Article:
Report No. 189
Right of Access to Justice I
History of the Common Law right of 'access to justice'
In England, during the reign of Henry II, in the Twelfth Century, the concepts of 'access to justice' and 'rule of law' took roots when the King agreed for establishing a system of writs that would enable litigants of all classes to avail themselves of the King's justice. But soon, the abuses of 'King's Justice' by King John, prompted the rebellion in 1215 that led to the Magna Carta which became the initial source of British constitutionalism. What it represented then and now is a social commitment to the Rule of Law and a promise that even a King is not above the law.
As Blackstone stated later, "It is the function of the common law to protect the weak from the insults of the stronger" (3 Blackstone Commentaries, 3). The Magna Carta asserted not only that the King was bound by law but the barons too and this gave protection to all 'freemen'. The three crucial clauses of the Magna Carta which are the foundation for the basic 'right of access to Courts' are in the following words:
"No freeman shall be taken or imprisoned or disseised or outlawed or exiled or in anyway ruined, nor will we go or send against him, except by the lawful judgment of his peers or by the law of the land. To no man will we sell, to no one will we deny or delay right to justice.
Moreover, all those aforesaid customs and liberties, the observance of which we have granted in our kingdom as far as pertains to us towards our men, shall be observed by all our kingdom, as well clergy as laymen, as far as pertains to them towards their men.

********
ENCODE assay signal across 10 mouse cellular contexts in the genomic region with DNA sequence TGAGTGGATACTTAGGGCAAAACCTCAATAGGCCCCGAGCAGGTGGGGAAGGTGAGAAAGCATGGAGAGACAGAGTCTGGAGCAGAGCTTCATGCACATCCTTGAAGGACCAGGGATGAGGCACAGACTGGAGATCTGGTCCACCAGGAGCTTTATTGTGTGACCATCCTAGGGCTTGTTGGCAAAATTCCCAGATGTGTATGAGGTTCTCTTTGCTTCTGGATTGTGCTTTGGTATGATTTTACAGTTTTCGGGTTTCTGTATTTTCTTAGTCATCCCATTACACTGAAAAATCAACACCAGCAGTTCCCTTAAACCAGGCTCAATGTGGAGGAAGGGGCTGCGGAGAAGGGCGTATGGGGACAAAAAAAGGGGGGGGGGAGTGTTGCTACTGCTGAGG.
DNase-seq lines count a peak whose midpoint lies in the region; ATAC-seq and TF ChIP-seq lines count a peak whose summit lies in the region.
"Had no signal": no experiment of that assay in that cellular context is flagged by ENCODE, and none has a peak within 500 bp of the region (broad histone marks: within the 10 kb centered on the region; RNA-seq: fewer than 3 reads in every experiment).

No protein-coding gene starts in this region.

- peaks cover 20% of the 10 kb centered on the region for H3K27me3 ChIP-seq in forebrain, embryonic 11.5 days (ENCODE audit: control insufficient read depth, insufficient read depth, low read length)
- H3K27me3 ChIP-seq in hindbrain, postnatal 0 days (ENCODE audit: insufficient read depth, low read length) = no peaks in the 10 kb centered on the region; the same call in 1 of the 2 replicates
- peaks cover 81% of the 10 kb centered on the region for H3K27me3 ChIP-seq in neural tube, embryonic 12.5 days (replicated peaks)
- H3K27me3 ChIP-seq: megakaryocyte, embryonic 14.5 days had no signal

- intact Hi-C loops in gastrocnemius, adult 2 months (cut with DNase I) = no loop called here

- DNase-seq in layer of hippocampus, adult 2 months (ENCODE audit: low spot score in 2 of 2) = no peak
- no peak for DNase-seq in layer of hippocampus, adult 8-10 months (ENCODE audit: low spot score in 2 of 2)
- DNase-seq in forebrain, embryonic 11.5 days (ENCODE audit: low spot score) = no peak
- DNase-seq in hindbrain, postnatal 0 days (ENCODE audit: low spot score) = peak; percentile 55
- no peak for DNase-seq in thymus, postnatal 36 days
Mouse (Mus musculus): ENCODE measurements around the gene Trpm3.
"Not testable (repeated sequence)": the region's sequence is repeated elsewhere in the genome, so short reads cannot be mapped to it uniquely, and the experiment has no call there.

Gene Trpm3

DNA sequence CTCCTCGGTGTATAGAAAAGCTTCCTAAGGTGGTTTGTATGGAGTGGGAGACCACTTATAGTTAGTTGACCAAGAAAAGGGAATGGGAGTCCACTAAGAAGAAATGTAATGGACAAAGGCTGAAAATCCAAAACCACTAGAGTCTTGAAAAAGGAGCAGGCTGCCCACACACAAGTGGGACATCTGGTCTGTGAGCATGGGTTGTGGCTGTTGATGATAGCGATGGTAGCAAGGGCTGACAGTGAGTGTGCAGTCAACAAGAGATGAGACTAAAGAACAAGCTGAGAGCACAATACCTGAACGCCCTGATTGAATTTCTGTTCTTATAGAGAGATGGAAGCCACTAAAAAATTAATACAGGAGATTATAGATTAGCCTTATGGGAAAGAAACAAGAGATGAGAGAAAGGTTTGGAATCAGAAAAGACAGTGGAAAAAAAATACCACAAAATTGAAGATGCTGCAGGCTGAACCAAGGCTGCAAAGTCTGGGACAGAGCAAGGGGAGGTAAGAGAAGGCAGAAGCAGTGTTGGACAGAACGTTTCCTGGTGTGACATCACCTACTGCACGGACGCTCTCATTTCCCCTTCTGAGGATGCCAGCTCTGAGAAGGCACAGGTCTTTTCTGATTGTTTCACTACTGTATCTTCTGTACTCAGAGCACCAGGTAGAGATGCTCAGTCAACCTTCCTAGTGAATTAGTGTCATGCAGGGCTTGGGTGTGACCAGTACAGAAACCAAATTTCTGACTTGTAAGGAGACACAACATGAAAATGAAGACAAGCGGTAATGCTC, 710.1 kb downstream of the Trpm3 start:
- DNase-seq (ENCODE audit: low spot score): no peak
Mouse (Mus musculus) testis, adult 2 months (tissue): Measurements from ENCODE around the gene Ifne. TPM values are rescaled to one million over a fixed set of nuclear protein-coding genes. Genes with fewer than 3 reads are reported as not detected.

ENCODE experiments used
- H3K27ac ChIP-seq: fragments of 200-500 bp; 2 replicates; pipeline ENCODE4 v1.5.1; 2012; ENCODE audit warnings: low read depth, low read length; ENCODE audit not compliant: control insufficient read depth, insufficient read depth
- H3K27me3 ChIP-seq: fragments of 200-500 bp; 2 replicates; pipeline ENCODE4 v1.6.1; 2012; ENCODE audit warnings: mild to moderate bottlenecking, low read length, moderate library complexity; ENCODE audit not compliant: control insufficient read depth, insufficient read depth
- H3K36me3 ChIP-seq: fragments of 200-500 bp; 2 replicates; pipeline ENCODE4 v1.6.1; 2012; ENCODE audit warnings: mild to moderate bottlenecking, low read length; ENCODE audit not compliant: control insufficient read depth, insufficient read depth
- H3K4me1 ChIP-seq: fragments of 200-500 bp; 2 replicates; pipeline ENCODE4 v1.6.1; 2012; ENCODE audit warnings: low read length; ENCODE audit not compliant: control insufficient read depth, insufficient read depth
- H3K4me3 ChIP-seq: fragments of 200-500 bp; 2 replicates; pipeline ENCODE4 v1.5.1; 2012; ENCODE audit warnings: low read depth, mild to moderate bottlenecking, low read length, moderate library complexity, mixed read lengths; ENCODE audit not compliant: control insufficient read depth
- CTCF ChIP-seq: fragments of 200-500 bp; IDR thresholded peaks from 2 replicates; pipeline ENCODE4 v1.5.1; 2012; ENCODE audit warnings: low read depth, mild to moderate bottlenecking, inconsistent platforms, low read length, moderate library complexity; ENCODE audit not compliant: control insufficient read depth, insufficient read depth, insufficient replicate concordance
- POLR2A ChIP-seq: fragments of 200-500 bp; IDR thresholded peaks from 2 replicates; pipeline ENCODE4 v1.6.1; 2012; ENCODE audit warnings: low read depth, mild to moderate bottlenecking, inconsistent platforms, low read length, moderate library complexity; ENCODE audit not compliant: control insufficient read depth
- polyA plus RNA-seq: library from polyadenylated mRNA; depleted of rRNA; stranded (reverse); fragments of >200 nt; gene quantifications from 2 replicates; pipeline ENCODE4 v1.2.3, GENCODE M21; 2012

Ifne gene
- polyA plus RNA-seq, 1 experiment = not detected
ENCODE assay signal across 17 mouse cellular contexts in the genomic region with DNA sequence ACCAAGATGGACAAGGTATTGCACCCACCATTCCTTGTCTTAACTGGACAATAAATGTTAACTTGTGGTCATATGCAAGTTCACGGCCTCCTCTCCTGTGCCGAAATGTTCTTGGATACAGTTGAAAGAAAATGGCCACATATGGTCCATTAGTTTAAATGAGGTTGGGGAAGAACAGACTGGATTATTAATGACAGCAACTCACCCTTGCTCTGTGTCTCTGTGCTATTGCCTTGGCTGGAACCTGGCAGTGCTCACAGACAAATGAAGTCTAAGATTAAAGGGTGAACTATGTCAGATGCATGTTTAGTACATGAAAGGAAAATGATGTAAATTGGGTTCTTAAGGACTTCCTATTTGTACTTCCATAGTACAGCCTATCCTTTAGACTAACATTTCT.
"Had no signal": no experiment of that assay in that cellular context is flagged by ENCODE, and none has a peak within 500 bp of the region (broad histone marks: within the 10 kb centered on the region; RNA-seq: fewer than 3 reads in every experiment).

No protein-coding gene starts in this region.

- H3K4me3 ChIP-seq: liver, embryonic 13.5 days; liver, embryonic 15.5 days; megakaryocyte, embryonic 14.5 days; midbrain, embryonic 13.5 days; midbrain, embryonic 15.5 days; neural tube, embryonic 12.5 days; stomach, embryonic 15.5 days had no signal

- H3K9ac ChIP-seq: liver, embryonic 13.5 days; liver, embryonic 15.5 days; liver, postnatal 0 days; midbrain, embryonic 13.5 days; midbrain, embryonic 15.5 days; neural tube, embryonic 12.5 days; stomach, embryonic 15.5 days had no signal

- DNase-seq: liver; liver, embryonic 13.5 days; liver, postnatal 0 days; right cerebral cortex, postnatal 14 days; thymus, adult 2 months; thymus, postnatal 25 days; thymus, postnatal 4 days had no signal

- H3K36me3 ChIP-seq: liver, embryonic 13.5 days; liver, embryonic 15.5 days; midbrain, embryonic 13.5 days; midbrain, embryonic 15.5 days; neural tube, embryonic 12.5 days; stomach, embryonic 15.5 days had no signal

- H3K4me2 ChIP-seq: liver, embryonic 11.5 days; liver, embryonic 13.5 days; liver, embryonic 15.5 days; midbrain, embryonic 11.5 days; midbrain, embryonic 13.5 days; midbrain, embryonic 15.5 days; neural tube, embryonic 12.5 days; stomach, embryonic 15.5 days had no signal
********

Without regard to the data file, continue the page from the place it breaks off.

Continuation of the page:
Wherefore, it is our will, and we firmly enjoin, that the English Church be free, and the men in our kingdom have and hold all the aforesaid liberties, rights, and concessions, well and peaceably, freely and quietly, fully and wholly, for themselves and their heirs, of us and our heirs, in all aspects and in all places for ever, as is aforesaid. An oath, moreover, has been taken, as well on our part as on the part of the barons, that all these conditions aforesaid shall be kept in good faith and without evil intention - Given under our hand - the above named and many others being witnesses - in the meadow which is called Runnymede, between Windsor and Staines, on the fifteenth day of June, in the seventeenth year of our reign."
In more than 500 years following the Magna Carta at Runnymede, Courts resolved disputes, created precedents and laid down vast principles which came to be known as the common law. The Commentaries of Sir Edward Coke and of William Blackstone crystallized the fundamental principles of common law that enshrine the basic rights of man. The principles relating to these basic human rights together with experiences in France, US and other countries entered into the Bills of Rights and the Constitutions of various countries. Every right when it is breached must be provided with a right to a remedy. Ubi Jus ibi remedium says the Roman maxim.
The latest theory is that the right to 'access to justice' became part of the common law and was later continued and recognized as part of the 'Constitutional Law'. The "common law" says Justice Laws in R v. Lord Chancellor, ex pate Witham, 1997 (2) All ER 779, "does not generally speak in the language of constitutional rights, for the good reason that in the absence of any sovereign text, a written Constitution which is logically and legally prior to the power of legislature, executive and judiciary alike, there is on the face of it no hierarchy of rights such that anyone of them is more entrenched by the law than any other. And if the concept of a constitutional right is to have any meaning, it must surely sound in the protection which the law affords to it.